Hell has frozen over. It became official the day Sen. Mitch McConnell and House Speaker John Boehner admitted that income inequality in America was a serious problem.
They also declared this new Congress would not act as stooges for Wall Street. I’ll believe the latter when I see the evidence. But their recognition of the income inequality problem reflects a major shift in the Republican Party. In my 64 years, Republicans have consistently and adamantly denied such a problem existed and declared anyone who suggested otherwise was guilty of fomenting class warfare.
The gap between the wealthiest Americans and the rest of us is wider today than it has been since 1928.
The gap then was a factor in the Great Depression. The issue is important because the result has been a declining middle class, and no democracy can survive without a strong middle class.
No great economy can sustain its economic growth without a strong middle class. No economy based on consumer spending, such as ours, can thrive without a middle class with sufficient disposable income.
It is a problem when a tiny group can purchase auto elevators for their car collection in La Jolla while shielding millions from the IRS in Caribbean banks (Mitt Romney), while the rest of us worry that we are upside down on the mortgage, that we can’t afford to put our kids through college, or that we are one medical bill away from bankruptcy.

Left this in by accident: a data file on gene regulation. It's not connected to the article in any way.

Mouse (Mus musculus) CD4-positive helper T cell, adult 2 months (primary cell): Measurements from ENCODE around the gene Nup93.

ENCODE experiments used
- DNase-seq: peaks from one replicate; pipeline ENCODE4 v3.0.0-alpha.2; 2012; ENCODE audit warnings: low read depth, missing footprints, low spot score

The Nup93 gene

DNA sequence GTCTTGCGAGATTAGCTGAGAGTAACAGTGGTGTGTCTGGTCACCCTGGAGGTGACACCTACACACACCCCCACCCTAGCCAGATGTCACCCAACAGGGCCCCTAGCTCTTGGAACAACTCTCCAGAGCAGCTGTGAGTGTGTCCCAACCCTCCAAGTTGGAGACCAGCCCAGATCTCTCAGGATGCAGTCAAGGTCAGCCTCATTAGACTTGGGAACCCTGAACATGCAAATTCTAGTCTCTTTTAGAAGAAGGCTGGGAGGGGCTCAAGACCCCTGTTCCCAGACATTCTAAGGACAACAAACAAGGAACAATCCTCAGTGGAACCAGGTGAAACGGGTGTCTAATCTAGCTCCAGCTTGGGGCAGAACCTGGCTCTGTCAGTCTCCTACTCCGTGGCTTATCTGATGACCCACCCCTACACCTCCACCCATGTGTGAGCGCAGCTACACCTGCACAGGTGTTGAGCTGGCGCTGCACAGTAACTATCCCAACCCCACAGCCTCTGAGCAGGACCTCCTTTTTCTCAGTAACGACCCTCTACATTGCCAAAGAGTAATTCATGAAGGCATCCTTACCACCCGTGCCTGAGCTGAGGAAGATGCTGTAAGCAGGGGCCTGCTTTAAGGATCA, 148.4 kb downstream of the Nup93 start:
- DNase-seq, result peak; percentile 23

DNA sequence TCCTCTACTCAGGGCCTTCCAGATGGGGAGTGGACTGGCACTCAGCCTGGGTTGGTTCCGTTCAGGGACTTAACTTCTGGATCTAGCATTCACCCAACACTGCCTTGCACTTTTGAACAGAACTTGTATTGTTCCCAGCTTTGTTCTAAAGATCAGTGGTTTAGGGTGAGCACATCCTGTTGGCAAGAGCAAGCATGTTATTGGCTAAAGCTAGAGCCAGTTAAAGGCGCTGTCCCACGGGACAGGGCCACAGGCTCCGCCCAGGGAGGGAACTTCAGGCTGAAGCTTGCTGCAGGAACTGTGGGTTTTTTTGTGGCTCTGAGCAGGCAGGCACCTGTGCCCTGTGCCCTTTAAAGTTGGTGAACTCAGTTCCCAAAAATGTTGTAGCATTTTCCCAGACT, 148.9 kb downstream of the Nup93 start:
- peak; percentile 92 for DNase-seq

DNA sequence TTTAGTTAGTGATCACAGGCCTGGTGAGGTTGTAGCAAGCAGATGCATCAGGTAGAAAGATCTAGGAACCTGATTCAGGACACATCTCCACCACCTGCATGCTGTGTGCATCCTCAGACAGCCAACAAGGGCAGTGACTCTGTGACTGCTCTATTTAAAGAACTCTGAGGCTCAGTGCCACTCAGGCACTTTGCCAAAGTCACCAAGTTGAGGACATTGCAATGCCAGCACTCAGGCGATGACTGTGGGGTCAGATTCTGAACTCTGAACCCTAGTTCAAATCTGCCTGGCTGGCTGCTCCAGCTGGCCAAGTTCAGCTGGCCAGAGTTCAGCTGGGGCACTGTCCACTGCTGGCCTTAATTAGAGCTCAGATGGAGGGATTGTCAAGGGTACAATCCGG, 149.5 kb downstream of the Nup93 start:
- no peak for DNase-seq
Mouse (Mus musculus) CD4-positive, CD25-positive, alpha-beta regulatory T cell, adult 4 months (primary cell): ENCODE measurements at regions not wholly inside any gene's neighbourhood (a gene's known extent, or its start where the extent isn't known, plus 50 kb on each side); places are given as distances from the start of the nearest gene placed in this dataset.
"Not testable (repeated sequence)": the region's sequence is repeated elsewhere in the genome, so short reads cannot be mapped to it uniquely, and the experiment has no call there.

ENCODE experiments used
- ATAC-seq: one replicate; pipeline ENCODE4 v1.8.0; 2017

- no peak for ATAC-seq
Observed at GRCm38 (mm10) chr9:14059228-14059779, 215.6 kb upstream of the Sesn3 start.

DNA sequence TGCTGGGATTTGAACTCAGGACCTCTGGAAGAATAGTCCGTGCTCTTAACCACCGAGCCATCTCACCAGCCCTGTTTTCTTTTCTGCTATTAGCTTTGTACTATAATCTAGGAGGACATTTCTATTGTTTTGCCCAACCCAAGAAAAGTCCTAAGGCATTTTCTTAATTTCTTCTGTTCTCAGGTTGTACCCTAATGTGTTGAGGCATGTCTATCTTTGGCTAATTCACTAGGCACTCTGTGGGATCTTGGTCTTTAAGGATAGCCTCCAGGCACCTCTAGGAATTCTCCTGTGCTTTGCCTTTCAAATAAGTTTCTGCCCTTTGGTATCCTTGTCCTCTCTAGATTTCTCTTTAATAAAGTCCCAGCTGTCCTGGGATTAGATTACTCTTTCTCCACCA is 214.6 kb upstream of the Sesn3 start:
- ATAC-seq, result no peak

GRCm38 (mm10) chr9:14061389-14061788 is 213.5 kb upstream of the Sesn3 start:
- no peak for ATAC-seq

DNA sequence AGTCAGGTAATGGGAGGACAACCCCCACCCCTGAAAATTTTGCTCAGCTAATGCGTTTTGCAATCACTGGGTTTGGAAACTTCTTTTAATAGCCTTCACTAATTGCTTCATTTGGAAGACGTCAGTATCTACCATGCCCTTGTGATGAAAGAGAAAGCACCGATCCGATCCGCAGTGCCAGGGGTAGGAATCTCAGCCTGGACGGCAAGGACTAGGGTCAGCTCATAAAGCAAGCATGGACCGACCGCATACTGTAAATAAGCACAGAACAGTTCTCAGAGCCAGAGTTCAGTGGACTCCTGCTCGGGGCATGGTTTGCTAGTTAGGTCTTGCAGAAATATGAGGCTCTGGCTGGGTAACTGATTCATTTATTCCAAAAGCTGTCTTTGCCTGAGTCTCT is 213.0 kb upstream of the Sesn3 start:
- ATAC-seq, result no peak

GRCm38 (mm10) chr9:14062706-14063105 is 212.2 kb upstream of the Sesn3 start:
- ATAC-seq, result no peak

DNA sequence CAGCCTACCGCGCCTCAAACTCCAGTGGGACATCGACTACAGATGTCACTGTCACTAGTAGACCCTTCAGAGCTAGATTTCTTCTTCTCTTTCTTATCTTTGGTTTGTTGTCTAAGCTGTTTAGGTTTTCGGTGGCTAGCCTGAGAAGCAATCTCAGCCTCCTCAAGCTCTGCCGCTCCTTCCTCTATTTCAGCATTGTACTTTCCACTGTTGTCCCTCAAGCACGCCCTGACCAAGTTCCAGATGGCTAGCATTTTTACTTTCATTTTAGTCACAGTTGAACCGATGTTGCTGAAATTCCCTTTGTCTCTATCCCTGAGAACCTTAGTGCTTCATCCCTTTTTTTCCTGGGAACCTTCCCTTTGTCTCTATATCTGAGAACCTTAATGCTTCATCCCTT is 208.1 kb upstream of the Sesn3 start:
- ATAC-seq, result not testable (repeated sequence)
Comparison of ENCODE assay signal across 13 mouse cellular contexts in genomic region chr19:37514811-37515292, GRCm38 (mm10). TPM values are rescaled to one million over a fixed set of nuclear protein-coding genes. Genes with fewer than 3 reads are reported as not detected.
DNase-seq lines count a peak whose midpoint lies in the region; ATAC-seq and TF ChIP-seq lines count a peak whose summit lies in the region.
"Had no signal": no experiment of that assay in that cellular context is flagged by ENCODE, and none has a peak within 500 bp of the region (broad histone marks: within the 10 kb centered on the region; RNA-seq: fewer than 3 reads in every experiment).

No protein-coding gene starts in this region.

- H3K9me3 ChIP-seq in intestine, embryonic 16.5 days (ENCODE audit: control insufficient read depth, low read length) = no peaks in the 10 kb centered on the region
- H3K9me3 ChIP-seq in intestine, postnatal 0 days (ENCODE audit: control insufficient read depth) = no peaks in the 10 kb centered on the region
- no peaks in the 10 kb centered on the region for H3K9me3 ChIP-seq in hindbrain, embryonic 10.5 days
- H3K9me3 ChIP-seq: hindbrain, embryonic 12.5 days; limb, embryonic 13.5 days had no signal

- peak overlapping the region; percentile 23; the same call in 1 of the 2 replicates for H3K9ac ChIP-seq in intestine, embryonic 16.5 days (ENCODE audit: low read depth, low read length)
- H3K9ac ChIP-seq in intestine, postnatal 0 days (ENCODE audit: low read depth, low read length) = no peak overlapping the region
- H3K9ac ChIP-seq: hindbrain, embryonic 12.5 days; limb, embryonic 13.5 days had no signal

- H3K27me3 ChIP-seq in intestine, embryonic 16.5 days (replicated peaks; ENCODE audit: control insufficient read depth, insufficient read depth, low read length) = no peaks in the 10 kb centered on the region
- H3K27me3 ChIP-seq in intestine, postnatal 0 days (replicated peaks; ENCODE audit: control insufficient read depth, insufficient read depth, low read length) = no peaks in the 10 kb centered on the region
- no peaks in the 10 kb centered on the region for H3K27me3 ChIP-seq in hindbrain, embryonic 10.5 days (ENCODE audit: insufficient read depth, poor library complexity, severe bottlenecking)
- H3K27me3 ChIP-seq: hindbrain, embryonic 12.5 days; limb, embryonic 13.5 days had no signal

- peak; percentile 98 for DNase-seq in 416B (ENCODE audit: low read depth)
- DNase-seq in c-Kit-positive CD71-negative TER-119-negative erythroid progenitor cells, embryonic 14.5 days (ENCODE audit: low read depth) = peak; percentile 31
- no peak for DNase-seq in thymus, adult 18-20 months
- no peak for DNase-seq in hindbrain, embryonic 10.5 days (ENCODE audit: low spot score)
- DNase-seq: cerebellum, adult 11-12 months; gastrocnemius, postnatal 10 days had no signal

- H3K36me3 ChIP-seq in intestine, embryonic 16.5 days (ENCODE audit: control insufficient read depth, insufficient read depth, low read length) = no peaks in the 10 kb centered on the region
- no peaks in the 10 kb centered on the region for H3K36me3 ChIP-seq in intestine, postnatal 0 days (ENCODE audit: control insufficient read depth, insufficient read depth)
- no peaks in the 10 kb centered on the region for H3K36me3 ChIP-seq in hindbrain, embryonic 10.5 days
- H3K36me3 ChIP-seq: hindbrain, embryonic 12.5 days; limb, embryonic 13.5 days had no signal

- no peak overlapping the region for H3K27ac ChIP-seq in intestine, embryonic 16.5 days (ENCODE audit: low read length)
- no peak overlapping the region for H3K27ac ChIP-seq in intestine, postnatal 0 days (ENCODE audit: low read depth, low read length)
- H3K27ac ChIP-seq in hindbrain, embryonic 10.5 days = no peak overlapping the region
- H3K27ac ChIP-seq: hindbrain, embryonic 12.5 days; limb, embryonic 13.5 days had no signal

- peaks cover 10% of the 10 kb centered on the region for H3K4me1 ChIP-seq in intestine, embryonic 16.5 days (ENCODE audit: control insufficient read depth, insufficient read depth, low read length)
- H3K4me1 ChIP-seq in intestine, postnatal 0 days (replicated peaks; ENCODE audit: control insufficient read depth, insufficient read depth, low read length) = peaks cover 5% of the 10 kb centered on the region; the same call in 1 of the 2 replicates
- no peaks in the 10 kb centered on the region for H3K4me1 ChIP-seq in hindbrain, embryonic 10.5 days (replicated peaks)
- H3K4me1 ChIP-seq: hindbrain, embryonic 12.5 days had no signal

We are approaching a Mexican state of affairs. Mexico is not an impoverished third-world nation. It is quite wealthy, but almost all the wealth is in the hands of a few, while much of the nation is in abject poverty.
The factors that have amplified the income inequality issue are many and sometimes bipartisan.
The chief culprit has been trickle-down economics. We’ve tried it for the past 35 years, and it has only made the wealthiest richer while the rest of us have had a serious decline in real income.
A lesser factor, but one nonetheless, is the fact that the minimum wage has not kept up with inflation since 1968. An increase in the federal minimum wage would help, but only marginally.
A more detrimental factor has been the demonization and demolition of labor unions. It is not coincidental that the middle class in America grew and became financially stronger when unions were on the ascension, and the middle class has shrunk and lost wealth since unions have been on the decline.
Right to work laws are no friends of the middle class.
Globalization has played a part.
I mentioned trickle-down economics. It is but a part of a greater problem that has affected the income gap. That problem is a Washington that is often little more than a lobbyist bootlicker.
Michael Adkins formerly was chair of the Hancock County Democratic Party. He lives in Greenfield.